I can handle the first 2 factions fine, meaning the one I leave (weaken'd and discombobulated) and the one I'm settling in, which I have been aggressively attacking the whole game to keep it weak for when I become a faction in their territory. It's the 3rd faction who declares war on me and rolls up with THE ENTIRE FACTION in a near 2k man army blob (or several armies) that annoys me. Because I can use planning and strategy to deal with the first two, but there's nothing proactive I can do about which of the other 6 factions may decide to attack' me and send their pristine, ready and waiting armies to attack me. Of course I can kill them anyways, but it's the principle that's annoying. I also don't like how making peace with one seems to just increase the lol random chances of another declaring war.
Like why actually bother playing beyond mid game? I can't see the fun in it? I'm sure it's not just me. I think these things need to be the number one priority for our community's modders.
It's like popping bubble wrap but sieg'n castles and beating armies. I just do it compulsively.
 

Sweynforkbeard

Sergeant at Arms
Like why actually bother playing beyond mid game? I can't see the fun in it? I'm sure it's not just me. I think these things need to be the number one priority for our community's modders.
In the beginning of the game you enjoy progression on multiple parameters; money, clan tier, skill level, gear...hell even making friends. But one by one you tick off all those boxes and ultimately you have only one source of progression left; to add more clans to your kingdom.

However, I dont really think that this is so terribly different from many other games of this general nature. It a pretty common problem. Off the top of my head I can only think of a single game that has succeed in that, Civ, and that is by adding other victory conditions besides painting the map your color.

Unless you are the compulsive, restart:wink:
 
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xdj1nn

Knight at Arms
WBWF&S
In the beginning of the game you enjoy progression on multiple parameters; money, clan tier, skill level, gear...hell even making friends. But one by one you tick off all those boxes and ultimately you have only one source of progression left; to add more clans to your kingdom.

However, I dont really think that this is so terribly different from many other games of this general nature. It a pretty common problem. Off the top of my head I can only think of a single game that has succeed in that, Civ, and that is by adding other victory conditions besides painting the map your color.

Unless you are the compulsive, restart:wink:
leveling and exploring mechanics to their full potential takes too long in BL, so long that most ppl never reach them - that makes for bad progression.
Worse than that is having the ultimate power and absolutely nothing to do with it - BL checks that box too, if you gather the ZEN patience to grind all the way there you achieve absolutely nothing with it besides some better taxes to fund your full t6 army filled with perfect captains only to fight looters or if you've messed up kingdom policies and fief distribution, some pathetic rebel clan... That hurts the progress terminally...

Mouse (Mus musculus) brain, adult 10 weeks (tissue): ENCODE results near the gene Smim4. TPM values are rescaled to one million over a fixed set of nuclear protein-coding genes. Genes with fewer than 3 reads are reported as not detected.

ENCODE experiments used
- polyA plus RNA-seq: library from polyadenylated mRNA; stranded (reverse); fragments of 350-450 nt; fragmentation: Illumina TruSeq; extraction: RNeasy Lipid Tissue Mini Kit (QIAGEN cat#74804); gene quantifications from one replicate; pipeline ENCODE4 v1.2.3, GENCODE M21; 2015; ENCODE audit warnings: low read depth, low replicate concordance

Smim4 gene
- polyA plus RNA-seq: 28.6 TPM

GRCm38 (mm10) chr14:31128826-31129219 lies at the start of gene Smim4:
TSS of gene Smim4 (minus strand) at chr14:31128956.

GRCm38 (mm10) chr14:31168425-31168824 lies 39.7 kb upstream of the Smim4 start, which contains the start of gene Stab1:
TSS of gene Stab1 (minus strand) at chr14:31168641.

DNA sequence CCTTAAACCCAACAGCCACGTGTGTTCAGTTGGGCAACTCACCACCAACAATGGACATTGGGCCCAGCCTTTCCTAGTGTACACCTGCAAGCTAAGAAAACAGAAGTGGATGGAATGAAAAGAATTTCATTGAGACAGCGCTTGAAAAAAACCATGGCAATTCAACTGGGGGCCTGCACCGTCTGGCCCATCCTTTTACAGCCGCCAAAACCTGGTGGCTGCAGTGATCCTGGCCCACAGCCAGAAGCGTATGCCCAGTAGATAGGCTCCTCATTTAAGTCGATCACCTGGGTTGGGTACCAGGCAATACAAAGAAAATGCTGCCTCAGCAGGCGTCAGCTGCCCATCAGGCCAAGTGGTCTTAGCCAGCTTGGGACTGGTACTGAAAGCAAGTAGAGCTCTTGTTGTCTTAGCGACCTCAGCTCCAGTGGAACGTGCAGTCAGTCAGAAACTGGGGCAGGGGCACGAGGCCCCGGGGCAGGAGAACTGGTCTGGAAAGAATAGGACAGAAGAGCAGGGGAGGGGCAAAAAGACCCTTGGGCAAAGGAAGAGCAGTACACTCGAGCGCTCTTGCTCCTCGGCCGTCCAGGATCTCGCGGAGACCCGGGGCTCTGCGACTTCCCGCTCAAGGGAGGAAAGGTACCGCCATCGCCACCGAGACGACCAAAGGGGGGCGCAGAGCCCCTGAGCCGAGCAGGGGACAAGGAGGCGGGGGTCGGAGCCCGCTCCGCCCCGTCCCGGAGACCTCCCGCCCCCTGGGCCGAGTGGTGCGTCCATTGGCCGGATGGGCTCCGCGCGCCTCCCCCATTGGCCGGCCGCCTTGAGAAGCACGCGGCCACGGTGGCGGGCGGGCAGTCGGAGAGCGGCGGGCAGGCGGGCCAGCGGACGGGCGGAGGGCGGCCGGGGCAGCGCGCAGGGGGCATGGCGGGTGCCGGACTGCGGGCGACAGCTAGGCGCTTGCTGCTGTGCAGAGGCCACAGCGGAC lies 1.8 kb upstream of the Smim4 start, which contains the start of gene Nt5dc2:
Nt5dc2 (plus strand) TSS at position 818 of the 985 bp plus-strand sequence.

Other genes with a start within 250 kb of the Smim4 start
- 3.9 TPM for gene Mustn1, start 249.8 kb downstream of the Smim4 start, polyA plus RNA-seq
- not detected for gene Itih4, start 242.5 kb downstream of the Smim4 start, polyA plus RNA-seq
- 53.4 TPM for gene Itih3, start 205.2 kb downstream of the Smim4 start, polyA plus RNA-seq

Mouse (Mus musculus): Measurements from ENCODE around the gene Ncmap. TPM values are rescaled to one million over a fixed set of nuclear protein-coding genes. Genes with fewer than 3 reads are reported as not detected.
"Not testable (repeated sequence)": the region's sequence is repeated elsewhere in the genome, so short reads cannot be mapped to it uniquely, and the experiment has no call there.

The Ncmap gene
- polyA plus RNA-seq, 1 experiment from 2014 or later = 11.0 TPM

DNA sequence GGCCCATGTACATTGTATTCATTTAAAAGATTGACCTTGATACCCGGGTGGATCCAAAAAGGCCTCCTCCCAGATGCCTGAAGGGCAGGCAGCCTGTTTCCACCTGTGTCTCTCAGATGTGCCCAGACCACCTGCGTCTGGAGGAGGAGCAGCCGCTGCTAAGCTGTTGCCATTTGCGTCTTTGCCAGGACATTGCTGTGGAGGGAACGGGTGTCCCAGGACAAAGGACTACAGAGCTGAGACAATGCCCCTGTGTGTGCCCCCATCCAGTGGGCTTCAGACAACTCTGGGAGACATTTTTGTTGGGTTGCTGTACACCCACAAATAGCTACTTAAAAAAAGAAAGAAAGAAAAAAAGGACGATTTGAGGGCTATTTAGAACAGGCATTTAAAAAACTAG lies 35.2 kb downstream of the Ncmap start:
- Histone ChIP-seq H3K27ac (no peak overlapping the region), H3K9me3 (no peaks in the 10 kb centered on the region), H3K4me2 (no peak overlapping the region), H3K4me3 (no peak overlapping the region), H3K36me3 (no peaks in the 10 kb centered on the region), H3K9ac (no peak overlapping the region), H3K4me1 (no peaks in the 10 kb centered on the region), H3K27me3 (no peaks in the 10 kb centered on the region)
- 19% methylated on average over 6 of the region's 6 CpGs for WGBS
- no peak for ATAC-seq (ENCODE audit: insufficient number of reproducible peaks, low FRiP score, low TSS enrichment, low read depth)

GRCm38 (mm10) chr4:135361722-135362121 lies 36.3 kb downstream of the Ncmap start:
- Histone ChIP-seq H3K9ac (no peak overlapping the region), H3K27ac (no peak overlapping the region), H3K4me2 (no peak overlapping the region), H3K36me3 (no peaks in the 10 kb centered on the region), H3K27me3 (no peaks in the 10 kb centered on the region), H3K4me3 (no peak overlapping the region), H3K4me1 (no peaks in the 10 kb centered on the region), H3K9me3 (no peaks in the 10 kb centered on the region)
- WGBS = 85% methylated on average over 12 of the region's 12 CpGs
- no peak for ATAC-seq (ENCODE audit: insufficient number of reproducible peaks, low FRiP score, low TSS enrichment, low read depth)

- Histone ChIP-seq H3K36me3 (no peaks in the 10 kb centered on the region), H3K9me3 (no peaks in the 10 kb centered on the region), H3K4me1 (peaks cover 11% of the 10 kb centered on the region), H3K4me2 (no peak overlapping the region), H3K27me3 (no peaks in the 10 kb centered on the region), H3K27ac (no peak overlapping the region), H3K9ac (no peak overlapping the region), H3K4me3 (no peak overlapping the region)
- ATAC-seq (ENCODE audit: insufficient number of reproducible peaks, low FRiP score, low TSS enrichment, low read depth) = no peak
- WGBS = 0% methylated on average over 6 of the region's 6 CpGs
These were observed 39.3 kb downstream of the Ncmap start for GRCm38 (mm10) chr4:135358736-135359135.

If they instead made the world more realistically alive, than there would be not need of inserting virtual difficulty with possible future novelty like PoP does (armies with troops that have 500 HP each - wow; don't get me wrong I like pop, but it's late game's only as good as qualis gem farming - the battles and challenges are just sad) - so how could they do that? Well, add realistic looming threats, like robber barons, actual sea raiders, vegeful outlander tribes from the desert, forest folk rebellions and robin hoodds, internal strife and vassal wars (vassal vs vassal). If done properly the game would be quite round on that regard.

Later down the line they could add "super-challenges" through DLC and we'd all be happy for it.

The issue is the game doesn't come even close to those things - and even what we already have suffers from disjointed mechanics and systems that do not work together, instead work as independent and isolated things.

To fix BL they must reduce grindness for basic things - increase variety (including gear BIS & playstyle specializations) - turn most of it's RNG into influenceable outcomes where we can act to reliably achieve specific results - and make their systems work together for the overall experience as a whole, not as a taped bunch of meaningless features, to achieve that they don't need to do much, but I'd gather it could take ages for them to pull it off. In the end this' the cost of working without a Game Design Document and without deadlines; disjointed final product with astonishing delays...
 
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xdj1nn

Knight at Arms
WBWF&S
I am not really sure I understand what you mean